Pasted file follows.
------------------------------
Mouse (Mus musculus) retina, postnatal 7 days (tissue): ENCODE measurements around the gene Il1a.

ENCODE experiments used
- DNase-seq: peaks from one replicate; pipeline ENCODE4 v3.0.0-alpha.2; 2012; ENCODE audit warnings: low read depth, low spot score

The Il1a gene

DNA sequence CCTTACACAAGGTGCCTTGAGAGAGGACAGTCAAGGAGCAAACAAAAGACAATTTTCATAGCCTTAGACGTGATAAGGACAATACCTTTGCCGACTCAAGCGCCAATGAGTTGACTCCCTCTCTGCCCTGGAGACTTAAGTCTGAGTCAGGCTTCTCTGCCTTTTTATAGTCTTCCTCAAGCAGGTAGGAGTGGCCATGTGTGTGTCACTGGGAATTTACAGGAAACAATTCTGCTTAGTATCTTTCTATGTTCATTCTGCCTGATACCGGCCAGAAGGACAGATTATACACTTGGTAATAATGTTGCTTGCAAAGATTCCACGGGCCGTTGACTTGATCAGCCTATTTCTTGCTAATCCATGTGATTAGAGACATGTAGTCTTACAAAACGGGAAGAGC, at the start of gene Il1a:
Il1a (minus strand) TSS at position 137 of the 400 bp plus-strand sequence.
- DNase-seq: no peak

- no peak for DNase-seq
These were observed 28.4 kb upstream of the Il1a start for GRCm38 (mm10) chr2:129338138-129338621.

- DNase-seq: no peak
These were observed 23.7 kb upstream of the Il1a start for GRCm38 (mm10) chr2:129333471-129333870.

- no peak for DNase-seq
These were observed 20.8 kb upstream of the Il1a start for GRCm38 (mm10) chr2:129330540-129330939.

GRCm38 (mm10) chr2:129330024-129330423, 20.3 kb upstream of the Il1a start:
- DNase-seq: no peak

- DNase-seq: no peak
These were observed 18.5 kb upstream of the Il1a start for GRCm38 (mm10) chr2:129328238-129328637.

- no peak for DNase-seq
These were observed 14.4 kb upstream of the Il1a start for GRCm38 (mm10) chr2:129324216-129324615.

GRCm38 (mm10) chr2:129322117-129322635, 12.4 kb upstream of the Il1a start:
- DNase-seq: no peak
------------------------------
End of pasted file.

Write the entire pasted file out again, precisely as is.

Mouse (Mus musculus) retina, postnatal 7 days (tissue): ENCODE measurements around the gene Il1a.

ENCODE experiments used
- DNase-seq: peaks from one replicate; pipeline ENCODE4 v3.0.0-alpha.2; 2012; ENCODE audit warnings: low read depth, low spot score

The Il1a gene

DNA sequence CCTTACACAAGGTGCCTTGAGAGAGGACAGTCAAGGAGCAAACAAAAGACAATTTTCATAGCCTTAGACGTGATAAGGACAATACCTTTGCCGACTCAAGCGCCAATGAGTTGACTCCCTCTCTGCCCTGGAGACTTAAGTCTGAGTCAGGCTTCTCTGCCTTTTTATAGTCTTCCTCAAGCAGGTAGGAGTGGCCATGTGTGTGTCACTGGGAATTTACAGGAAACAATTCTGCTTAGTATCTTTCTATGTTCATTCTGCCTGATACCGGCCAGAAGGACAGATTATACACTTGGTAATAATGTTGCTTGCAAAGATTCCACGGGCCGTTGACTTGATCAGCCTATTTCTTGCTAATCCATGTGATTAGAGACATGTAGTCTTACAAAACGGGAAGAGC, at the start of gene Il1a:
Il1a (minus strand) TSS at position 137 of the 400 bp plus-strand sequence.
- DNase-seq: no peak

- no peak for DNase-seq
These were observed 28.4 kb upstream of the Il1a start for GRCm38 (mm10) chr2:129338138-129338621.

- DNase-seq: no peak
These were observed 23.7 kb upstream of the Il1a start for GRCm38 (mm10) chr2:129333471-129333870.

- no peak for DNase-seq
These were observed 20.8 kb upstream of the Il1a start for GRCm38 (mm10) chr2:129330540-129330939.

GRCm38 (mm10) chr2:129330024-129330423, 20.3 kb upstream of the Il1a start:
- DNase-seq: no peak

- DNase-seq: no peak
These were observed 18.5 kb upstream of the Il1a start for GRCm38 (mm10) chr2:129328238-129328637.

- no peak for DNase-seq
These were observed 14.4 kb upstream of the Il1a start for GRCm38 (mm10) chr2:129324216-129324615.

GRCm38 (mm10) chr2:129322117-129322635, 12.4 kb upstream of the Il1a start:
- DNase-seq: no peak